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The Pandemic’s Toll On Mental Health

An overviews on how Covid-19 pandemic has impacted people’s mental health worldwide.

Who has been impacted and what kind of factors lead to pandemic-related mental health conditions.

The post also suggests healthy ways in which people can cope with pandemic stress.



The Pandemic’s Toll On Mental Health

With people being forced into quarantine and isolation around the world, it comes with no surprise that many people’s mental health has taken a blow. Whether it’s the loss of a job, of a loved one, the stress of isolation measures, or the general fear of a worldwide pandemic, depression and anxiety have both seen a severe rise in people of all ages.


Why Has The Pandemic Impacted Mental Health?

The primary cause for decreasing levels in mental health is due to the restrictive isolation measures implemented to encourage proper social distancing. With no way to communicate face-to-face, many people feel lonely and hopeless as they are forced to stay indoors and away from others. Many people are also suffering from a lack of routine. For those who are used to a regular work week, set mealtimes, exercise routines, and academic classes, the pandemic has caused a major disruption in their daily routine. This can make it increasingly difficult to find the motivation to wake up early and get work done from home. For students, it can be especially hard to succeed in remote learning without any face-to-face teaching or social interaction. Furthermore, many people who had to transition to working or studying from home are finding it tough to separate their work or academic life from their personal one. This can lead to over-working for additional hours and added stress.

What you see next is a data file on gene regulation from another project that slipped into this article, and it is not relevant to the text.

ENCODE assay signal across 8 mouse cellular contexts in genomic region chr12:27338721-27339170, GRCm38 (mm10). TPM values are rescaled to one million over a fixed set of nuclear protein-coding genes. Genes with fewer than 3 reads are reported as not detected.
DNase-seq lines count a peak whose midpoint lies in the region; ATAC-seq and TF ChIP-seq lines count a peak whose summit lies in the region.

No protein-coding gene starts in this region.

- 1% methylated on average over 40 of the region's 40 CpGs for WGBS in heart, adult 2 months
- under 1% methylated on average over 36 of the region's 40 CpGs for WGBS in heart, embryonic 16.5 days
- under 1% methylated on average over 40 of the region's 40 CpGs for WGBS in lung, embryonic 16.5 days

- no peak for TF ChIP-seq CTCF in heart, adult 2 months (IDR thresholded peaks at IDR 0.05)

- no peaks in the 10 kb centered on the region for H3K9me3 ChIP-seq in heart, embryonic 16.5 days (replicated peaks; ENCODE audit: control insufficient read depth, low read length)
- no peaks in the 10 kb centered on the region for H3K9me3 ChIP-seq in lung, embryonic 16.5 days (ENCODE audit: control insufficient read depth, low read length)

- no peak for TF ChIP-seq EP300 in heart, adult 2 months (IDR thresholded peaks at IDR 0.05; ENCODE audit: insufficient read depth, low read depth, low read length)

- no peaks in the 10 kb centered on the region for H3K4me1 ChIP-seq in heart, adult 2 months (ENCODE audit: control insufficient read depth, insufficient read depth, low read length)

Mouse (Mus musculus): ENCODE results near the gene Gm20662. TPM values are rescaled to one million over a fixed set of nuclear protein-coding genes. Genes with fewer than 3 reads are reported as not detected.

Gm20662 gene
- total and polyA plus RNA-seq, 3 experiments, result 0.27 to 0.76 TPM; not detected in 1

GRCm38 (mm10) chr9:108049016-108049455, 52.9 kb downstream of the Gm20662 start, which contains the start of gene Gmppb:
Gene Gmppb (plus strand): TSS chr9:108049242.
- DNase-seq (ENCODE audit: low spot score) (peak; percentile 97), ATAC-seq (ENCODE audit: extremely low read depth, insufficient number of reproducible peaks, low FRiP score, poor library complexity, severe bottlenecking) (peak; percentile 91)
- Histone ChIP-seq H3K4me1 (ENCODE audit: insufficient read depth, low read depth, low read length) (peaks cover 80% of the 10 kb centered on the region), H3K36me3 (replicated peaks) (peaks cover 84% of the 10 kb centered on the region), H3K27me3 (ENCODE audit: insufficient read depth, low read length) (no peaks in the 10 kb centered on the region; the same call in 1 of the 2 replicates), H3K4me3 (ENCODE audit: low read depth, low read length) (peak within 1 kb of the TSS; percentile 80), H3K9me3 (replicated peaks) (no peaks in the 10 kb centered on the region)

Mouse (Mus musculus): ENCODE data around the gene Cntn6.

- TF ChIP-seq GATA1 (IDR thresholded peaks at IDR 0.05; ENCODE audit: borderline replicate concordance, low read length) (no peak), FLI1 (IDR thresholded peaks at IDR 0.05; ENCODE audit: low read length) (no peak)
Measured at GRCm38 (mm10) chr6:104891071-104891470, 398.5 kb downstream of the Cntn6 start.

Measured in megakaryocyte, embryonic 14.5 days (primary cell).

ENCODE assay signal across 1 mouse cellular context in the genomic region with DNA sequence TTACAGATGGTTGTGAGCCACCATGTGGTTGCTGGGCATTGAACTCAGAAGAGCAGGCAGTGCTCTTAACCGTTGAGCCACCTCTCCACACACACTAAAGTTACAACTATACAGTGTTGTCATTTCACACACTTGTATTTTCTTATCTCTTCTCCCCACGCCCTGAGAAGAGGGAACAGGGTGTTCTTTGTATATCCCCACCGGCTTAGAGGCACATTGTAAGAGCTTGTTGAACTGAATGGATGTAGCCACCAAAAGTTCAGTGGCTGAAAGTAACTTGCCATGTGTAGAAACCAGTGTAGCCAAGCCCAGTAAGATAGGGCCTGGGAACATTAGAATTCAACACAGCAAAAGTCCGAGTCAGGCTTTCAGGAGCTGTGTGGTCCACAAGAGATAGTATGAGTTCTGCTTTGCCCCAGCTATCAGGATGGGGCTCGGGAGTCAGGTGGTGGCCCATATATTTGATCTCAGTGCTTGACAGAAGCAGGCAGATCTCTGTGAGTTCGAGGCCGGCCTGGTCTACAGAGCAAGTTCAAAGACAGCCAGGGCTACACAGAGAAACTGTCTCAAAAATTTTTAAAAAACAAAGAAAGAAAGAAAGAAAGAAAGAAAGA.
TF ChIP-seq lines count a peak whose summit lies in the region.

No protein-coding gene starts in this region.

Who Is Being Impacted?

Although many people are experiencing a decline in mental health, according to studies, there seems to be certain factors that make some people more vulnerable to pandemic-related mental health problems than others. For example, people who have lost their jobs and are now experiencing financial hardships on top of the pandemic are more likely to suffer from additional stress and anxiety. Young people are also more likely to experience stress than their older counterparts. Additionally, people who were already dealing with pre-existing mental health conditions are now facing even more stress, as 93% of mental health services worldwide have been disrupted while the demand for these services has increased according to the World Health Organization.


How To Cope With Pandemic Stress

A study in China found that throughout the pandemic, people who spent more time on social media were more likely to feel depressed and anxious. People who also spent a significant amount of time listening or watching the news were more likely to develop symptoms of depression, anxiety, or stress. This is likely influenced by the constant news about Covid-19, which may overwhelm people, rendering them more susceptible to emotional stress. While it’s important to stay informed, consider limiting the time you spend watching the news and going on social media. Instead, stay connected by calling loved ones over the phone or holding club meetings over facetime. If you are stuck doing work or school from home, a great way to stay motivated and to make sure you aren’t overworking is to create a schedule for yourself. This can include scheduled mealtimes, work periods, and exercise routines to help replicate a normal day. Lastly, as always, maintaining physical health by eating balanced meals and moving your body are directly linked to good mental health and may help prevent the development of depression and anxiety.

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